“Metal buildings could be covered depending on the local requirements when adopted, as well as factors like whether or not conditioned spaces need to meet various code requirements, like energy codes,” Sullens explains. “With that said, the IgCC is meant to apply to the total permitted project, meaning any portion of a project that is covered through the construction permit has requirements, from site landscaping measures, down to the materials that make up the interior, and the control schedules for operating the building. Requirements for recycling construction waste, installing high-efficiency lighting, or selecting low-emitting paints/ finishes are common for all building types.”

For metal buildings and their roofs and walls specifically, there are measures in the IgCC that may affect building design and potentially product selection. For example, “If a metal building is conditioned or semi-conditioned, the IgCC would trigger energy efficiency requirements for the envelope and any HVAC equipment or appliances in scope,” Sullens says. “For plumbing systems, water-efficient fixtures are required to minimize the use of potable water. Interior finishes such as flooring or floor sealants must meet low-VOC emissions criteria. Roofs may be required to incorporate daylighting strategies, such as skylights, and cool roof materials depending on the climate zone and space type.”

Photo courtesy of Therm-All Inc.

Most industry sources believe that installing building materials (even metal) will not be significantly different for projects meeting the IgCC. Some provisions may require additional planning if not already commonplace (such as the management of construction waste). For example, Sullens believes contractors will need to consider how and where to send materials for recovery (recycling or reuse) rather than a landfill to meet the waste diversion requirements.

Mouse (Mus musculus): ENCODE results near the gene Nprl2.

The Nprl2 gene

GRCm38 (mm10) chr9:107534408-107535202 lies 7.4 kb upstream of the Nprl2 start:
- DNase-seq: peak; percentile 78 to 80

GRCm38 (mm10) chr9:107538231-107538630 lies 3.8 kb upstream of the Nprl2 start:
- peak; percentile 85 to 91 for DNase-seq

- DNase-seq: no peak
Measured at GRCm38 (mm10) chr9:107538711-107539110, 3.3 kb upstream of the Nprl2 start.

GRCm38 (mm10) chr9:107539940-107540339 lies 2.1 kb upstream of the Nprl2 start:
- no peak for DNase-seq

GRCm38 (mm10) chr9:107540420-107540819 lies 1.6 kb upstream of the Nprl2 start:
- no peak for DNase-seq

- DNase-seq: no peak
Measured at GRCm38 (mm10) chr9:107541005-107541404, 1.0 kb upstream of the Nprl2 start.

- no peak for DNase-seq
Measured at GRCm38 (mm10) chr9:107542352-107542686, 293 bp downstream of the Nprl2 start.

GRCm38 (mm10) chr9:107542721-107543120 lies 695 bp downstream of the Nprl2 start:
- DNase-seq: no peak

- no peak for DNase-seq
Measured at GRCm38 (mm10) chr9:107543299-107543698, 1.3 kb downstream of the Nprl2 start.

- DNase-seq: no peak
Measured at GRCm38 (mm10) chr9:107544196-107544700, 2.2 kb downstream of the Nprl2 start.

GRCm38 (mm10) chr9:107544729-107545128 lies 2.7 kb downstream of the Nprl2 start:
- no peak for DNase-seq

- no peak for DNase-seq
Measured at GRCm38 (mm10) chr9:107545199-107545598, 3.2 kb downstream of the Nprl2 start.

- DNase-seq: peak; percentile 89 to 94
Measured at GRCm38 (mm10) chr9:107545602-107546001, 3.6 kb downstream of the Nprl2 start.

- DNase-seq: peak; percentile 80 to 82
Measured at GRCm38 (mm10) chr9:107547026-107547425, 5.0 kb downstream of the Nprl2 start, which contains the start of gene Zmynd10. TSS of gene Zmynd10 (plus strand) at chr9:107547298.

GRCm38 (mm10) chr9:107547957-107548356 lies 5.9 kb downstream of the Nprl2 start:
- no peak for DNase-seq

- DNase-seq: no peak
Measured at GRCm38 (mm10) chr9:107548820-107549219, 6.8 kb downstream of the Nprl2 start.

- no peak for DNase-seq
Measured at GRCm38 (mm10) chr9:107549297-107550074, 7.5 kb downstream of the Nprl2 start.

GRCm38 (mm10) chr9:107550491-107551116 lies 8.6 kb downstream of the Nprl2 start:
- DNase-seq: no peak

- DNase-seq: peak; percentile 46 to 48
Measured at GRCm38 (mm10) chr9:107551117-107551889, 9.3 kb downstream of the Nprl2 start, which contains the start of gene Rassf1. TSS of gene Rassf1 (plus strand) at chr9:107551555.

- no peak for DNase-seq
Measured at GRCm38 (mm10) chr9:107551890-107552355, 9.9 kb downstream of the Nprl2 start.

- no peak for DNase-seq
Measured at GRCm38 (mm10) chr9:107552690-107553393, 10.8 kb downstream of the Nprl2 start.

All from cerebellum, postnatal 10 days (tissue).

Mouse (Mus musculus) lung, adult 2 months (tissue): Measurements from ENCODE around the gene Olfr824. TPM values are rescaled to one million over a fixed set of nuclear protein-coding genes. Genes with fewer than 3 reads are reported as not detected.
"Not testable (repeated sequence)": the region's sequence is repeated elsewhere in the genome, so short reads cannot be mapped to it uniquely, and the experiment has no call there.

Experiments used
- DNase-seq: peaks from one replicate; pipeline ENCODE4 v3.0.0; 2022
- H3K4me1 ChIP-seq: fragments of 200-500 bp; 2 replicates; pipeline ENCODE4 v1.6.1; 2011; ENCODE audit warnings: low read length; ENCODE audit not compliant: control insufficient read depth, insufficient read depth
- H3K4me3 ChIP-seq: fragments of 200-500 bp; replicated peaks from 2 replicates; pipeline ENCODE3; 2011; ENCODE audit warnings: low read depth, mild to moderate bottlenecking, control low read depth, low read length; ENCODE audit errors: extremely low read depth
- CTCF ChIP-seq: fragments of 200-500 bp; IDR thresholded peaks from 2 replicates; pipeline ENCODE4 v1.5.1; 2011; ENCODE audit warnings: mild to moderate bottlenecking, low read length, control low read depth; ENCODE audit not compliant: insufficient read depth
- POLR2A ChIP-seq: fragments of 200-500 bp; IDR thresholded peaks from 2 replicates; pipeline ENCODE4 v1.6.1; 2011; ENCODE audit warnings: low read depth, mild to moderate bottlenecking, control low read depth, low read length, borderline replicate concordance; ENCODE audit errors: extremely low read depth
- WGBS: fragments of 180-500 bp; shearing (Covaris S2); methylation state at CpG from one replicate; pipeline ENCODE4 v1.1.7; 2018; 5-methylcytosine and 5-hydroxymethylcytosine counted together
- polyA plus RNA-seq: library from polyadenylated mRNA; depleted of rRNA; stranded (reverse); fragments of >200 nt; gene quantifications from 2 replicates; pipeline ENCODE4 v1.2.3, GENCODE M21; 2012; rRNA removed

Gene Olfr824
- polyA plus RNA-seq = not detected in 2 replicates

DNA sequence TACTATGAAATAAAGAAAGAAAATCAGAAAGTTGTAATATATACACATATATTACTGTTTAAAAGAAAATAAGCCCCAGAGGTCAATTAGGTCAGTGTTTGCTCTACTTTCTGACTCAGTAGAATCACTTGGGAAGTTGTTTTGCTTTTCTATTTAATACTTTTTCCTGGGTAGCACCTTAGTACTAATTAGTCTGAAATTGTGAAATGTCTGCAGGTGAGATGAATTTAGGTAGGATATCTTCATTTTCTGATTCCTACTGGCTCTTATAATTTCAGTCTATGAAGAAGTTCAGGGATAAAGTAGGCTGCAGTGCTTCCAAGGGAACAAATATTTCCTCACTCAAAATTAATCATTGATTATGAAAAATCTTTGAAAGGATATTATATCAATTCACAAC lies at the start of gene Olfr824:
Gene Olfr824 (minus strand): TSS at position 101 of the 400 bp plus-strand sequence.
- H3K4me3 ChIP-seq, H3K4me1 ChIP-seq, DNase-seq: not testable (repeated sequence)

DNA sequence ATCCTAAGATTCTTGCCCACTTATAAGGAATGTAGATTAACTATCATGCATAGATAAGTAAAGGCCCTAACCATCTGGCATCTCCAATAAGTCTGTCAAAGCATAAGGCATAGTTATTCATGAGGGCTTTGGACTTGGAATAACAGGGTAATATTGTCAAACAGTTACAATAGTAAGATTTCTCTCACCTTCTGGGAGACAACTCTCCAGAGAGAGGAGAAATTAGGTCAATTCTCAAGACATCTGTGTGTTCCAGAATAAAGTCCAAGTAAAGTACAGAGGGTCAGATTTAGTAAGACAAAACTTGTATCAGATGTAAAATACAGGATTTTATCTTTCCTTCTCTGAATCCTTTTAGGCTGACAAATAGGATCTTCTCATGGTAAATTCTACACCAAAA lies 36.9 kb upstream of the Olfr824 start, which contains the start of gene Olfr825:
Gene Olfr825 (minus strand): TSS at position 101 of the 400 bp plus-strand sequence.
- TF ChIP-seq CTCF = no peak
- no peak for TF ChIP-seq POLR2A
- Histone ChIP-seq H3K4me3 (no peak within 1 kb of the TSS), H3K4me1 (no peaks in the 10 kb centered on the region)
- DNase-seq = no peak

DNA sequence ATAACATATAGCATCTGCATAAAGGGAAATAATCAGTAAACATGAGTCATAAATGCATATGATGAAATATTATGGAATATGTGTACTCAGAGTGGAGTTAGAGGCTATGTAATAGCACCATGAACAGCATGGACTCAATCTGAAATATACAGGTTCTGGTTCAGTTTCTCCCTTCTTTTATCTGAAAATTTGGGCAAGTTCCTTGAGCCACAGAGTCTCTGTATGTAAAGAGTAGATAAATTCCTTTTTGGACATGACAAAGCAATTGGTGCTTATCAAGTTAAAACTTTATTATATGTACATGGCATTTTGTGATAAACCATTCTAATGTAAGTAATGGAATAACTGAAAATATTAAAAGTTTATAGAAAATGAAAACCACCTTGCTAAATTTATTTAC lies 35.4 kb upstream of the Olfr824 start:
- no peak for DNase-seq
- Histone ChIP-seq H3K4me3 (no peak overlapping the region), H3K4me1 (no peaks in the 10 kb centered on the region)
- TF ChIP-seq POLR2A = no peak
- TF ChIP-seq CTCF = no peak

Jonathan Humble, FAIA, NCARB, LEED AP BD&C, regional director for the American Iron and Steel Institute (AISI), believes the new code will be beneficial to the metal building industry. “The 2015 IgCC recognizes the International Energy Conservation Code (IECC), which the ICC also produces. The IECC code does not recognize semi-heated spaces as part of its envelope compliance methodology, which metal buildings manufacturers cater to as one of their primary clients. However, the new, joint IgCC does directly reference ASHRAE Standard 90.1, which does have a category for semi-heated buildings in its envelope compliance requirements.”

Humble also notes that the urban heat island mitigation provisions will remain nearly the same. This section attempts to reduce the heat generated in an urban area through the use of reflective roofing materials. “The new IgCC will continue to have a cool roof requirement. However, unlike like the 2015 IgCC, which allows the use of multiple ASTM test standards, the new IgCC will only allow the use of Cool Roof Rating Council’s (CRRC) S-100 test standard to test for solar reflectance and thermal emittance, which are the necessary components to calculate the solar reflective index in order to determine compliance. The CRRC S-100 is quite expansive as it contains a greater number of test methods to be used for a greater quantity of different roofing products. In addition, for metal roofs it allows for the testing of custom colors as part of its repertoire of test methods available to users.”